At age 80 she died after a 35-year battle with Primary Progressive Multiple Sclerosis. For the last five years, Dorothy has been a virtual quadriplegic but receiving superb, loving care from the staff of Woodhaven Hall at Williamsburg Landing.
Married to John B. Ogden for 57 years, she has been his guide, support and steadfast companion. There are four Ogden sons: Jeff of West Orange, NJ; Phil of Doha, Qatar; Lee of Ridgefield, CT; and Steve of the Governor's Academy in Byfield, MA.
Upon her marriage, Dorothy accompanied John to a U.S. Navy hardship station on the Island of Antigua in the British West Indies. John was required to eat lunch in the Officers' Mess but Dorothy prepared dinner at home. There was no commissary so she had to order staples in bulk. The freighter arrived once every six weeks-maybe.
Dorothy taught herself to prepare dinners in a Direct Current oven the size of a breadbox. U.S. made appliances were useless without an expensive converter. Water was drawn from a stone catchment
It was indeed a "hardship station" and a difficult way for a 23-year-old bride to begin her marriage yet she and John felt that serving there taught them lots of lessons. Dorothy said that every young U.S. citizen should be required to perform some sort of government service abroad where the toilet paper is of varying quality-if available.
After John's release to inactive duty, Dorothy moved with him to Byfield, MA where he began an English-teaching career at Governor Dummer Academy. She and John soon came to love the small boys' boarding school founded in 1763 near the Parker River, the salt marshes and the Plum Island wildlife preserve
Because of her Katherine Gibbs School training she was asked to become the secretary in the newly formed Academy development office. Shortly Dorothy became an admissions officer. Appointed assistant director of admissions, she helped the Academy attract and then integrate young women into boarding school life. Dorothy made many friends among students, their parents and others in the North Shore communities.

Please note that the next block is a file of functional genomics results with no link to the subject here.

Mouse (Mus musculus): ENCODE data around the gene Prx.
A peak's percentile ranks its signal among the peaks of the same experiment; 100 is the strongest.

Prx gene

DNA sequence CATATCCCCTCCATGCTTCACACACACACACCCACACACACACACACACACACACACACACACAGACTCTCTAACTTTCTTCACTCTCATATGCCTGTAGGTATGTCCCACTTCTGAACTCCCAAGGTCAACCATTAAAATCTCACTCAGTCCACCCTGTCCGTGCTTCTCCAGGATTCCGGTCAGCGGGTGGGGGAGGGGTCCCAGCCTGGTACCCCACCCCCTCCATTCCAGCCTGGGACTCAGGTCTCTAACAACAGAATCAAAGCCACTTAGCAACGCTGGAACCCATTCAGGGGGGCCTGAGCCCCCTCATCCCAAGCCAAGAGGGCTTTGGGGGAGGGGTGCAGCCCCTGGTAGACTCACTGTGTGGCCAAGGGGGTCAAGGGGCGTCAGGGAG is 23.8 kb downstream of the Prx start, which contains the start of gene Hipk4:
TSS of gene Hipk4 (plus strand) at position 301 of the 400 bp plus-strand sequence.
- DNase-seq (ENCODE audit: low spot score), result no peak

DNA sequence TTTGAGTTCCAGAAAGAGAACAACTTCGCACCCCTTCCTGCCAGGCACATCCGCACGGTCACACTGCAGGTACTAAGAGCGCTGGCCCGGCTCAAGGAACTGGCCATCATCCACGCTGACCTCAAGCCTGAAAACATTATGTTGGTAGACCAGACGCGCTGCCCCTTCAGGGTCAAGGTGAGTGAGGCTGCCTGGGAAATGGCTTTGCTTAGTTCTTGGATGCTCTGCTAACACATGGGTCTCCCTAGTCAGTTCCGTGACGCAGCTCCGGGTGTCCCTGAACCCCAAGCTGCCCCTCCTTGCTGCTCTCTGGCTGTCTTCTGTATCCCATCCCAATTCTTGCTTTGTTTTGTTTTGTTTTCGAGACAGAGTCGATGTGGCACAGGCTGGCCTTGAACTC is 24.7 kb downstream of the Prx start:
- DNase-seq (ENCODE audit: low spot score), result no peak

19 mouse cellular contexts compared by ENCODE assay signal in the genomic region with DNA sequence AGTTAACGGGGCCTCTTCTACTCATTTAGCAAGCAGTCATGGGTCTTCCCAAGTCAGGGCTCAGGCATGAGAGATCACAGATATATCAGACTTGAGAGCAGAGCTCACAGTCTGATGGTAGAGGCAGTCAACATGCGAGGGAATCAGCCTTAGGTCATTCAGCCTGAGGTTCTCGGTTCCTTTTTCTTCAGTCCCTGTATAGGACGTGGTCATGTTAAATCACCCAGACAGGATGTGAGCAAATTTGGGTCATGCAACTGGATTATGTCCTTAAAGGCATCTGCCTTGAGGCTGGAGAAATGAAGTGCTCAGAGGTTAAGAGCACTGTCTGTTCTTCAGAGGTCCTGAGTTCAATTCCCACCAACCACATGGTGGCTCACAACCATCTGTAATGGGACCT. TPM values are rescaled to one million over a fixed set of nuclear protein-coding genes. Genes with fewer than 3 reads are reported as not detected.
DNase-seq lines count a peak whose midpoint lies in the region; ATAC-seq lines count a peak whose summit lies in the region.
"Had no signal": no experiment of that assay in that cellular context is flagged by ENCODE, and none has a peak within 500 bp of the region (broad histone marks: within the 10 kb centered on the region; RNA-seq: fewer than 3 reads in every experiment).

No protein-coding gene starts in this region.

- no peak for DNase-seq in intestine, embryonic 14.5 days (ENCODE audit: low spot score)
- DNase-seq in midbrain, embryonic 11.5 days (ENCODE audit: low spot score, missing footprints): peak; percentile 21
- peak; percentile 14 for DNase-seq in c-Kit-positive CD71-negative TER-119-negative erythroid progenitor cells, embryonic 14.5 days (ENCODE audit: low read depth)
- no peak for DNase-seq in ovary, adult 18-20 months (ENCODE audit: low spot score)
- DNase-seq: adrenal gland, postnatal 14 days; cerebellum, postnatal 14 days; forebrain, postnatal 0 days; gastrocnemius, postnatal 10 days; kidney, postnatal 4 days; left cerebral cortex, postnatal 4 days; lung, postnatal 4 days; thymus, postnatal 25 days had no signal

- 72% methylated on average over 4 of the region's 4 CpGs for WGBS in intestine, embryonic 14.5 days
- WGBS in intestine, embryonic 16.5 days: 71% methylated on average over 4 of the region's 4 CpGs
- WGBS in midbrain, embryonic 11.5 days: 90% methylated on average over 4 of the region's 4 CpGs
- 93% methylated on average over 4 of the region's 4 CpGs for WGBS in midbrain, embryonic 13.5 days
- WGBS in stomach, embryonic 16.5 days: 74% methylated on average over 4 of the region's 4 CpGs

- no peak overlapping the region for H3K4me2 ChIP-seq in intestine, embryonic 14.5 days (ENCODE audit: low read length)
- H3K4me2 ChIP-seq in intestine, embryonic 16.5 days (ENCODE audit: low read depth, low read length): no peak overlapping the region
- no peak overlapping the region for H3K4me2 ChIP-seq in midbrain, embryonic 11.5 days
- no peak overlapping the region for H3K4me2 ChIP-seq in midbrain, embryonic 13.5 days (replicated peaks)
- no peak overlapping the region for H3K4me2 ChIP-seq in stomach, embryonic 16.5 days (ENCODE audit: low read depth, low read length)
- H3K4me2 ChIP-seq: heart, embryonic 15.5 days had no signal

She took great pleasure (in spite of risking frostbite) in watching innumerable hockey and lacrosse games. All ten of her grandchildren (five girls and five boys) have played or are playing lacrosse, in schools and colleges. Buckeyes, Dorothy nor John had seen a "crosse" until their New England life began.
From girlhood, Dorothy Ogden has always been a seamstress, making clothes, costumes (Bat Man and Robin), aprons, napkins and coasters.
She began quilting in 1970 with Mayflower Quilters of Rowley, MA when her sons became teenagers. She says that a main motive was "to get out of a house full of men". She enjoyed female companionship while she learned new ways to use needle and thread.
Her first quilt was a Sampler. She used traditional patterns such as Amish Bars, Tumbling Blocks, A Thousand Pyramids, Rocky Road and Double Wedding Rings. Also she used old-time patterns in unique constructions like Ducks Galore, Book Case, and Storm at Sea (with a handsome Mariner's Compass appliqued on the reverse. A dramatic geometric design was accurately transferred from Into the Future, a schoolboy painting done in bright acrylics by son Phil.
Those fortunate to see Dorothy's bold designs; precise cutting; superb use of fabric; and small, regular stitches will always remember them. Many of her quilt patterns suggest scenes or items from Dorothy Miller Ogden's Ohio girlhood.
Her family will hold a private memorial service. Dorothy's life can be honored by a contribution mailed to The Governor's Academy, Byfield MA 01922 c/o The John and Dorothy Ogden Scholarship Fund. Contributions may be made on-line at www.thegovernorsacademy.org/giving.